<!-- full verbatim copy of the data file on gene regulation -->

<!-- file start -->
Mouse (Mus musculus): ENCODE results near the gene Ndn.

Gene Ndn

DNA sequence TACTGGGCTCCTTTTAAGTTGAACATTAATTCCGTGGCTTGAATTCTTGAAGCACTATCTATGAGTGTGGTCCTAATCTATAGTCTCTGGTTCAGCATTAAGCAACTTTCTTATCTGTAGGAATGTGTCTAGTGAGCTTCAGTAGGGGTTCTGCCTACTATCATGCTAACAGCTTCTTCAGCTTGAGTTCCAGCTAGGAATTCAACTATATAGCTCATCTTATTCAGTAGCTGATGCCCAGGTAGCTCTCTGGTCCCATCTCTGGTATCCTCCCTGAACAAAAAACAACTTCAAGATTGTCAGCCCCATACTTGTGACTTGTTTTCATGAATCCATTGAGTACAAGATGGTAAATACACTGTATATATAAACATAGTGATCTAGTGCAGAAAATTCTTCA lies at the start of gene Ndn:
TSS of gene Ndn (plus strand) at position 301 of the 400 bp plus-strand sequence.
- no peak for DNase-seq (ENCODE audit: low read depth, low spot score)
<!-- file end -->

Mouse (Mus musculus): ENCODE results near the gene Ndn.

Gene Ndn

DNA sequence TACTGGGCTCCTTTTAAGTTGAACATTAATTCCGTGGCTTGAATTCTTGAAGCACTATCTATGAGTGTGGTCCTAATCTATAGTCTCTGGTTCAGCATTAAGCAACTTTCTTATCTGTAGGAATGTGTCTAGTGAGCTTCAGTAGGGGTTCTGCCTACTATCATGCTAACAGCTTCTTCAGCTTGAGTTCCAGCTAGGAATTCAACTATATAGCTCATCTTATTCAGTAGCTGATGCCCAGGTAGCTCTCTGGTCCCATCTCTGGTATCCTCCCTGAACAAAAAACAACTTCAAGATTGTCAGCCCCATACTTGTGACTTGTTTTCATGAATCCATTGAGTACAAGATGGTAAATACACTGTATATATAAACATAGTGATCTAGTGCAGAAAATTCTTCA lies at the start of gene Ndn:
TSS of gene Ndn (plus strand) at position 301 of the 400 bp plus-strand sequence.
- no peak for DNase-seq (ENCODE audit: low read depth, low spot score)